What is CPU Process Scheduling and Why is it Important?

CPU-Scheduling
December 22, 2021
Author : Julia Miles

The Windows Task Manager is a powerful tool that displays information about the processes and applications that are currently running on your computer. The Task Manager also includes a feature called the CPU Scheduler, which is used to manage the use of the CPU by different applications.

You might be wondering about CPU Scheduling: What it is and its role? Well, the CPU scheduler is a component of the operating system that determines how and when individual tasks running on the system will be executed. The scheduler assigns a "time slice" to each task, which is the amount of time that task will be allowed to run before it is interrupted by another task. The scheduler then moves through the list of tasks, executing one task for each elapsed time slice.

3 Types of Scheduling

When you first start your computer, the Windows Task Manager displays only a few processes running on your computer under the Processes tab. But as you open applications, such as MS Word or Internet Explorer, the list of processes displayed by Windows Task Manager also increases to accommodate these new processes. This is because many programs running together are referred to as a job, and each of these programs must have access to resources provided by the operating system itself. To accomplish this task, modern computers have multi-core CPUs with several processor cores, which can run multiple jobs at once, allowing for faster program execution.

Windows Task Manager With Multiple Processes

task manager

You can see in action by opening up Windows Task Manager and looking at the column labelled CPU. As you can see in the following illustration, different applications are consuming different amounts of the available CPU time.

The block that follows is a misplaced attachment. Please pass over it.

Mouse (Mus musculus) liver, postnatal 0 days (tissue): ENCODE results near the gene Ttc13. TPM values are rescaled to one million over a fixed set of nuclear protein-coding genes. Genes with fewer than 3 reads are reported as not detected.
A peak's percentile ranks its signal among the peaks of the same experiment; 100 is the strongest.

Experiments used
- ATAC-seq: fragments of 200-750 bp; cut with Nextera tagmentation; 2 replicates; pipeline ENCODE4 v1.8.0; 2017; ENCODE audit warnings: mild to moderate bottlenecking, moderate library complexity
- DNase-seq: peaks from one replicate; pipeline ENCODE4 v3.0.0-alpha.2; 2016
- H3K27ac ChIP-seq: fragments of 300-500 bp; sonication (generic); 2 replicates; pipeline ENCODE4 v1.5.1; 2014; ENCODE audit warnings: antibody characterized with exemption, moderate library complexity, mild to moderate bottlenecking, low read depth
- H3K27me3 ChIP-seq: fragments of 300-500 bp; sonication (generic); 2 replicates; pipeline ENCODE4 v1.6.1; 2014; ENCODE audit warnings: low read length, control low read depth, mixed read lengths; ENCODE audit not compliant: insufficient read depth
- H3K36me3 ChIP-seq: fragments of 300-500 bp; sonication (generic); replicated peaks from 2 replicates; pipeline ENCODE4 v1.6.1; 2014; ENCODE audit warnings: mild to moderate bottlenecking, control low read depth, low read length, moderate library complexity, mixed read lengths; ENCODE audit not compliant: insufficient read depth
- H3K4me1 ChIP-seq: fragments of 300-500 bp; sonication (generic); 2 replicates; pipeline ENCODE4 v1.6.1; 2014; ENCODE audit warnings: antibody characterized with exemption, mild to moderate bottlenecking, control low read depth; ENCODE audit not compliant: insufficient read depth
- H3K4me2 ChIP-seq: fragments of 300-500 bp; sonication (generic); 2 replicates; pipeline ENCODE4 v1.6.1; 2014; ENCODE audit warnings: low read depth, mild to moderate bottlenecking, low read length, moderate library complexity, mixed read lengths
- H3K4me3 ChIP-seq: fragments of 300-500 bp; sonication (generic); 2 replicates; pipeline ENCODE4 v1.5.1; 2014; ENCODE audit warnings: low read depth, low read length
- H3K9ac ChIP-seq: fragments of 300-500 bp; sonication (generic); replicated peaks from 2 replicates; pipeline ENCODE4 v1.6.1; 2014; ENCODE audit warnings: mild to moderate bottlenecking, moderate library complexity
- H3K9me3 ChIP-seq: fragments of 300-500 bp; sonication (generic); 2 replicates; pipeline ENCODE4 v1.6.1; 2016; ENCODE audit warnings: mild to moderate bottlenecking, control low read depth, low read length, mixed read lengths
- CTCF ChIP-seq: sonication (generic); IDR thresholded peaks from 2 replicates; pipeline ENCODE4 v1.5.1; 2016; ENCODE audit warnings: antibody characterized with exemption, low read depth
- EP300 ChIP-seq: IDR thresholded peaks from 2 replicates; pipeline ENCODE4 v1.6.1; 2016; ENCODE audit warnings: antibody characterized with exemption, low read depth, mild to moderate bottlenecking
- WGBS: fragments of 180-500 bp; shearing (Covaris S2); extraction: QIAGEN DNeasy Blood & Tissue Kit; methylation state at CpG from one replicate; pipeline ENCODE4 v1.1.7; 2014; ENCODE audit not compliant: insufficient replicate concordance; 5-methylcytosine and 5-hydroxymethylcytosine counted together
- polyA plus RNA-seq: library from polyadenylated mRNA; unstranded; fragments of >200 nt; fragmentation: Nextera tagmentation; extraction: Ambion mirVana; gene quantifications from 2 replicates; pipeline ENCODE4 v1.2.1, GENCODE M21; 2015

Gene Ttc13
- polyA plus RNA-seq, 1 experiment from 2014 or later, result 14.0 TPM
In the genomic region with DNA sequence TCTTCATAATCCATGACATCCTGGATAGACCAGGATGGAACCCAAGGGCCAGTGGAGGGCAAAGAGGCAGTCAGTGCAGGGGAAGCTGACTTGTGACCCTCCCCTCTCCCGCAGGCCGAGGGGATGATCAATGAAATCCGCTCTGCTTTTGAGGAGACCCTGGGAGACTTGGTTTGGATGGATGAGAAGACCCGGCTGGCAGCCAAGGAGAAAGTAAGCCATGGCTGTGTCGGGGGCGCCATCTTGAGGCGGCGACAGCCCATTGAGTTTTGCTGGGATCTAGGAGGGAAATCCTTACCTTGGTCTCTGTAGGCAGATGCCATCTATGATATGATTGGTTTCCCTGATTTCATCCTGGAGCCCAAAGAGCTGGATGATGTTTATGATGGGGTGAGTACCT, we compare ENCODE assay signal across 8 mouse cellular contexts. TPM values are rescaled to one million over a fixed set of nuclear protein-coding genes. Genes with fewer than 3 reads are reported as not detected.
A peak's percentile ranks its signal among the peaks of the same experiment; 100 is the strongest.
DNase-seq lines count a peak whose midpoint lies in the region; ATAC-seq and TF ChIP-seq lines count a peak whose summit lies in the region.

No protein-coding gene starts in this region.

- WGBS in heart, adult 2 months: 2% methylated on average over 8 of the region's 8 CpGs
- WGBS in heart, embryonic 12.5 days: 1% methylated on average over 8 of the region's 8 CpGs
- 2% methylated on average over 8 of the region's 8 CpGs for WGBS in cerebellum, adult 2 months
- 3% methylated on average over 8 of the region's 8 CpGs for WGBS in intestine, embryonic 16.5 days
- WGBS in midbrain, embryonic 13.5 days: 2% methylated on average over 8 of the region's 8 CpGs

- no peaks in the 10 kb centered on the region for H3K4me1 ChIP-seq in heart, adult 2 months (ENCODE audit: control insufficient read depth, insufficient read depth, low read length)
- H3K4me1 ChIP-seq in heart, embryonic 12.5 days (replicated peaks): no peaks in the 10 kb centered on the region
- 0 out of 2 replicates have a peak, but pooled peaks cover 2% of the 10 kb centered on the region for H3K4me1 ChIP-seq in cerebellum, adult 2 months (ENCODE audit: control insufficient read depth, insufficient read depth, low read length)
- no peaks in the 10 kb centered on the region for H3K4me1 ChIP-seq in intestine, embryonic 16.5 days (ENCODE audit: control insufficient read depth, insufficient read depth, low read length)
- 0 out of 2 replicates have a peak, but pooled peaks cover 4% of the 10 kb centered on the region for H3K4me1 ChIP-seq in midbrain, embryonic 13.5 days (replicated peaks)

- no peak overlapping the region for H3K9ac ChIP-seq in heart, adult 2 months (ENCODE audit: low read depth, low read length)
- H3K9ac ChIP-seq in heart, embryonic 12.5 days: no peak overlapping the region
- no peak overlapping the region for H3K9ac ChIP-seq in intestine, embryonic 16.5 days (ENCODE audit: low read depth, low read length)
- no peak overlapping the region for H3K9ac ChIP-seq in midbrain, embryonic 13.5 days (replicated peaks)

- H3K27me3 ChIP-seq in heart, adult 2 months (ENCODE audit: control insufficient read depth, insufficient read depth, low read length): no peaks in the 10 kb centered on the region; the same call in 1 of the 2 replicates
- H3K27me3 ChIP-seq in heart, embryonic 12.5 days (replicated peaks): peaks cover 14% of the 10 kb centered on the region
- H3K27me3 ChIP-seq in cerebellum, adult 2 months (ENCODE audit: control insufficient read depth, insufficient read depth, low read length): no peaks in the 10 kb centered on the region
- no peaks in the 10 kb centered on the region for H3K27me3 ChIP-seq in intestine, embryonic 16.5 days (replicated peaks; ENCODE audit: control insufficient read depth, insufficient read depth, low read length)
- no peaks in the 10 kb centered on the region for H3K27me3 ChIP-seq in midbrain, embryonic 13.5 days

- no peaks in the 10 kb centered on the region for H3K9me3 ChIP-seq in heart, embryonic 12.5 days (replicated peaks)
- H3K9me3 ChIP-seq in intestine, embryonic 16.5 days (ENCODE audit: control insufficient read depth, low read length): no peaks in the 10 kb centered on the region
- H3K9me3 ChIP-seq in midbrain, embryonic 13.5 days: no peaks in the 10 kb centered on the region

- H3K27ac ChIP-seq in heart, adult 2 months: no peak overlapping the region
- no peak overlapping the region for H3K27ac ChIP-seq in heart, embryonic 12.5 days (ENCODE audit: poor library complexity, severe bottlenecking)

Windows Task Manager With CPU Usage

The Windows Task Manager can be used to view and manage the use of the CPU by different applications. The following are some tips on how to use the Windows Task Manager to manage the CPU:

  1. Viewing CPU Usage - The Windows Task Manager window includes a tab called Processes, which is used to display information about the processes currently running on your computer. The Processes tab includes a column labelled CPU that displays the percentage of available CPU time that each process is using. You can sort this column in ascending or descending order by clicking on the column heading. This will help you identify which processes are consuming the most CPU time and identify any performance issues.
  2. Ending a Process - You can end a process that is consuming too much CPU time by right-clicking on the process in the Processes tab and selecting End Process. This will close the application and free up the resources that it was using.
  3. Changing Priority - You can change the priority of a process to increase or decrease its share of CPU time by right-clicking on the process in the Processes tab and selecting Set Priority. The options are Low, Normal, High, and Realtime.
  4. Configuring CPU Affinity - You can configure an application to use only certain processor cores by configuring its CPU affinity. To do this, you need to open the application's Properties window and select the Processor tab. Then, you can use the CPU affinity grid to select which cores the application should use.
  5. Viewing System Information - You can view system information about your computer by selecting the System tab in Windows Task Manager. This tab includes information such as the amount of RAM, the type of CPU, and the number of processor cores. This information can be helpful when troubleshooting performance issues.
  6. Using the Performance Graph - To view an actual performance graph of your computer, select the Performance tab in Windows Task Manager and click on View Current Activity to display a real-time graph of resource usage.